What Are the Dangers of Taking EDTA?


Quick Answer

Taking EDTA can cause kidney failure, blood clotting, anemia, low blood pressure, irregular heartbeat, abnormal calcium, and low levels of potassium and magnesium in the blood, notes WebMD. It can also cause numbness, diarrhea, breathlessness, severe blistering and red skin, according to Drugs.com.

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Full Answer

EDTA is a molecule that acts as a chelating agent, in that it can attach to metal molecules such as mercury and lead. For this reason, doctors sometimes use it in removing metals such as calcium from a patient’s blood and in the treatment of cancer. Some people use this product in lowering plaque and cholesterol levels in the body and in treating arteriosclerosis, Alzheimer’s disease and peripheral vascular disease. However, there is no medical evidence of EDTA's effectiveness in these health conditions, reports WebMD.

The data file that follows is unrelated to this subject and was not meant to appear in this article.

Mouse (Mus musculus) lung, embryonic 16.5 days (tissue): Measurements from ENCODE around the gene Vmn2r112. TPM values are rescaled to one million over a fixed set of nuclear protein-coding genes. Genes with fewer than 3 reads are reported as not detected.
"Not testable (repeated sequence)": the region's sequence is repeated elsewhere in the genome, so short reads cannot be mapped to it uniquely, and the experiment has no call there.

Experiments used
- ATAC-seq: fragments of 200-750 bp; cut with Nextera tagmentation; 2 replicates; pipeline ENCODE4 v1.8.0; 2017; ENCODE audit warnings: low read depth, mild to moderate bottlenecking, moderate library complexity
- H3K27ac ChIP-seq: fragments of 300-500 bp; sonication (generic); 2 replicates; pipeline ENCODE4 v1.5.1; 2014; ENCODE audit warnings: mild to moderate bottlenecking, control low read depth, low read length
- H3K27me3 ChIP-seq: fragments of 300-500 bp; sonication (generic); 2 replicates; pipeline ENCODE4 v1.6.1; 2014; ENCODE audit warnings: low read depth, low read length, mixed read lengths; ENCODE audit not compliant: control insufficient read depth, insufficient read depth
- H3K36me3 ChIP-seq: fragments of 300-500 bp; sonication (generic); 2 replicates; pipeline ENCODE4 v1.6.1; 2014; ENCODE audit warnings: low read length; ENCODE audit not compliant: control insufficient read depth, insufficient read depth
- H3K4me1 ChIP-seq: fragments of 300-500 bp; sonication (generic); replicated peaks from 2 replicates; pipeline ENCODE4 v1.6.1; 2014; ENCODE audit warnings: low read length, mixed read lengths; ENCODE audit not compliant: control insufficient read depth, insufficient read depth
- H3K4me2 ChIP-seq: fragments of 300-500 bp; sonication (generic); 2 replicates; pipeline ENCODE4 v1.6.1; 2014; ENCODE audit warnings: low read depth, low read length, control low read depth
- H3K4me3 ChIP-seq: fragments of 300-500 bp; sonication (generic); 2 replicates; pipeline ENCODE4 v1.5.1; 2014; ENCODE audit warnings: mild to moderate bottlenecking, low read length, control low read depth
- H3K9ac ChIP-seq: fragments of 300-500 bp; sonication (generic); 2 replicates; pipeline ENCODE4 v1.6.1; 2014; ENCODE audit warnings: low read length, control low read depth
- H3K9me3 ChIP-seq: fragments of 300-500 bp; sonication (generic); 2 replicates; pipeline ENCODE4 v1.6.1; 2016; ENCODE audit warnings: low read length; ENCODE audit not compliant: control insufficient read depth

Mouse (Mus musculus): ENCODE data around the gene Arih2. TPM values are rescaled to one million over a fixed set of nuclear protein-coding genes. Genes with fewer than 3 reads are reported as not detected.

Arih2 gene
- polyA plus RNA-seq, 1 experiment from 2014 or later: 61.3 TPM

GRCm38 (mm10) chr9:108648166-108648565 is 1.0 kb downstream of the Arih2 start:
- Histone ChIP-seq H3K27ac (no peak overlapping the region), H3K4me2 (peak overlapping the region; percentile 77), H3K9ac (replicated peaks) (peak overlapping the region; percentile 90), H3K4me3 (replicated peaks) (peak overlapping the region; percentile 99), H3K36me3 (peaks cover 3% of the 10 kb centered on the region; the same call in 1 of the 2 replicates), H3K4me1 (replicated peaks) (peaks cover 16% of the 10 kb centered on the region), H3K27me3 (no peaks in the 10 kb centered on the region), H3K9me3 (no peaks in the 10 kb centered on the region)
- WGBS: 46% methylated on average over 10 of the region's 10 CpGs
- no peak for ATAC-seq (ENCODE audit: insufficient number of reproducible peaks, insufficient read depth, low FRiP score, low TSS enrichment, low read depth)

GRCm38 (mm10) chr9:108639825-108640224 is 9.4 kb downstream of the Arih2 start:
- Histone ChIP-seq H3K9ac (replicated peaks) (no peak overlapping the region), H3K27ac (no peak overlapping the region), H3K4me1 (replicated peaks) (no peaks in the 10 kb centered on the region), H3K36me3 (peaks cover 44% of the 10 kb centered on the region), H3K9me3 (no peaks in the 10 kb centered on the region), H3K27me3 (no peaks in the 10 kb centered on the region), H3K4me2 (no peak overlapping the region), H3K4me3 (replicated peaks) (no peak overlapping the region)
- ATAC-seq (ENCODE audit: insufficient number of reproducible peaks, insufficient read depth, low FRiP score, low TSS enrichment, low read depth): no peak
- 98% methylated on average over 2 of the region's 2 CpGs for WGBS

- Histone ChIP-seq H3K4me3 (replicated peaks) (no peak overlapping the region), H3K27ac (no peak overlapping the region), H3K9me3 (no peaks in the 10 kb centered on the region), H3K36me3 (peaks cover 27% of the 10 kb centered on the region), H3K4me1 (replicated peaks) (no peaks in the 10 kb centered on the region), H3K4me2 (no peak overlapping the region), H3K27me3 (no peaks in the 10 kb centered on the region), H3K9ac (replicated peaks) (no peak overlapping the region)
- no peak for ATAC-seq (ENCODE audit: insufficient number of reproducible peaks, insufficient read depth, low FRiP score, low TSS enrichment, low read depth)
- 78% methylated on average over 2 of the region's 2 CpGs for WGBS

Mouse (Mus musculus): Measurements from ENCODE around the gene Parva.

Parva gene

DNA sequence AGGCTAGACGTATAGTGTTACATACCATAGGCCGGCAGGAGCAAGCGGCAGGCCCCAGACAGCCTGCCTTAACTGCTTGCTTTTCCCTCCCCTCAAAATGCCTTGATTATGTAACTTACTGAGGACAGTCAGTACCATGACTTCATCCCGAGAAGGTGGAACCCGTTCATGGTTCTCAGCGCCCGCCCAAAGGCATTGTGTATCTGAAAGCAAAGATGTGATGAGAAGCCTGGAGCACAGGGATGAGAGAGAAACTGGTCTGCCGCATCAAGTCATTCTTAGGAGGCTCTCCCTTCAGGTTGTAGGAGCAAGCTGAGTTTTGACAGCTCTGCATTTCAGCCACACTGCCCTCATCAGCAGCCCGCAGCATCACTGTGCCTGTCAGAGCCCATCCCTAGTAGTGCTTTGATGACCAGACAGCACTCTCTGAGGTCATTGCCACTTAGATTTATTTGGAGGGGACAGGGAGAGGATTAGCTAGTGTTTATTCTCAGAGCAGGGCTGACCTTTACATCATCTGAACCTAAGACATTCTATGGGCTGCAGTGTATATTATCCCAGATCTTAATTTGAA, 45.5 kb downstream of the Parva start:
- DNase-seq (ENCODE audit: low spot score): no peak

Doctors administer EDTA into the muscles or veins by injection. Before the administration, the patient has to tell the doctor about his medical history relating to conditions such as asthma, tuberculosis, seizure disorders and cardiovascular disease. This information is essential for pregnant and lactating mothers, as EDTA is harmful to babies, and it is not clear whether it can pass through breast milk. This allows the doctor to determine the safety of the patient taking this product and minimize possible side effects, advises Drugs.com.

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